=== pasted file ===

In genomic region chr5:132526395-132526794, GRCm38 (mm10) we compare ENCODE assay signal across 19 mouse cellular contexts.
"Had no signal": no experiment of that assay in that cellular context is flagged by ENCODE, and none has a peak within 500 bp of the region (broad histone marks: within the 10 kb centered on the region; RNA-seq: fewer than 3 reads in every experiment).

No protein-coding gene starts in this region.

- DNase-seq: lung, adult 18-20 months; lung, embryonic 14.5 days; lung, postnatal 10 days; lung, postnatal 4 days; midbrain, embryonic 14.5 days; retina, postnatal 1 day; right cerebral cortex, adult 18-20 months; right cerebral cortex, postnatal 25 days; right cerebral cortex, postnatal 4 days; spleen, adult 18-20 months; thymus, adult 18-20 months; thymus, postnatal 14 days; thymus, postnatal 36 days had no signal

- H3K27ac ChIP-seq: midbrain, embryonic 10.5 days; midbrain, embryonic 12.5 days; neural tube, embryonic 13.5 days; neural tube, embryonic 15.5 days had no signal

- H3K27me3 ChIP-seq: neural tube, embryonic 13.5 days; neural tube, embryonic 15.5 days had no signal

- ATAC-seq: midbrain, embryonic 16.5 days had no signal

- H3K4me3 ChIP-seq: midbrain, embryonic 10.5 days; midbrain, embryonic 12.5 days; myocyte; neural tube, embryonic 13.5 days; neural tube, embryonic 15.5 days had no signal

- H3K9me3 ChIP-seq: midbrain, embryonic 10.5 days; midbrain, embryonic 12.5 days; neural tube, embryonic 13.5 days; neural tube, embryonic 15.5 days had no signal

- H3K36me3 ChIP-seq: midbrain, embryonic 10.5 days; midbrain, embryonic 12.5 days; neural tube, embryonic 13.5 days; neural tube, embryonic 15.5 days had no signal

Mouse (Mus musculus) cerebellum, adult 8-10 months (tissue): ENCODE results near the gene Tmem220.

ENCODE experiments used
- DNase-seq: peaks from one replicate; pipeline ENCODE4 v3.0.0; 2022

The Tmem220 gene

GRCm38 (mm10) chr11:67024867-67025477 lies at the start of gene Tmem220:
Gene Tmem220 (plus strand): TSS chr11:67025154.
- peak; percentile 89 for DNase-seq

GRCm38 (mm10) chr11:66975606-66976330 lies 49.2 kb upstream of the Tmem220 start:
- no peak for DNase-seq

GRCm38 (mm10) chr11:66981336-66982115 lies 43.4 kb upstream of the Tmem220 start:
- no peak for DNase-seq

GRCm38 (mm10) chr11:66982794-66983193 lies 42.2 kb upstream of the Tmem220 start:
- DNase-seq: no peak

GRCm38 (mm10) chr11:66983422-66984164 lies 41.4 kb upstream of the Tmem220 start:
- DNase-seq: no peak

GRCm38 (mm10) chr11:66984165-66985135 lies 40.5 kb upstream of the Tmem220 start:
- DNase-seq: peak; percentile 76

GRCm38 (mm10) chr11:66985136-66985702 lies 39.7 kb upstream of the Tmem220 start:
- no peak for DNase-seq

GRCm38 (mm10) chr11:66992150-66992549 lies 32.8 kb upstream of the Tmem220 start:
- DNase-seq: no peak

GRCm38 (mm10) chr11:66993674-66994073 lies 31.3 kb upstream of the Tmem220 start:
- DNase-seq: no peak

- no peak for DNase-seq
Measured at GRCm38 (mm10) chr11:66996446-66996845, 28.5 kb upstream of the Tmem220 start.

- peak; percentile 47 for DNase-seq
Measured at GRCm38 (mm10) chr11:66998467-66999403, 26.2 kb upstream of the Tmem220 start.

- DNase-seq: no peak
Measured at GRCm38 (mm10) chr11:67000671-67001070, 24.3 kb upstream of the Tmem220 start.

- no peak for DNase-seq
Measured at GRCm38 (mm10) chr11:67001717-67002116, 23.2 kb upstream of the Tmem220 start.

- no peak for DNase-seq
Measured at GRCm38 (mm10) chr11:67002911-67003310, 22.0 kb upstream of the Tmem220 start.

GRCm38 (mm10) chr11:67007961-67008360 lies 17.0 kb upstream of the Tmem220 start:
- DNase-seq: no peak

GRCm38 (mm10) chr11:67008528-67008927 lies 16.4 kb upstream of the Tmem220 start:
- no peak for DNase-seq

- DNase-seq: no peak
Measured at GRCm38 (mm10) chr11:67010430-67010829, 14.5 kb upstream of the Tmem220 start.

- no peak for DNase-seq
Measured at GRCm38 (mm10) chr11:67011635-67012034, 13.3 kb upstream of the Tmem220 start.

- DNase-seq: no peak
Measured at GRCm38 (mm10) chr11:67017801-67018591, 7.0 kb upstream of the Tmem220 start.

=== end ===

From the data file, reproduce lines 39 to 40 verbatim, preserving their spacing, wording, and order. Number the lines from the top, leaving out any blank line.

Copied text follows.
Measured at GRCm38 (mm10) chr11:67000671-67001070, 24.3 kb upstream of the Tmem220 start.

- no peak for DNase-seq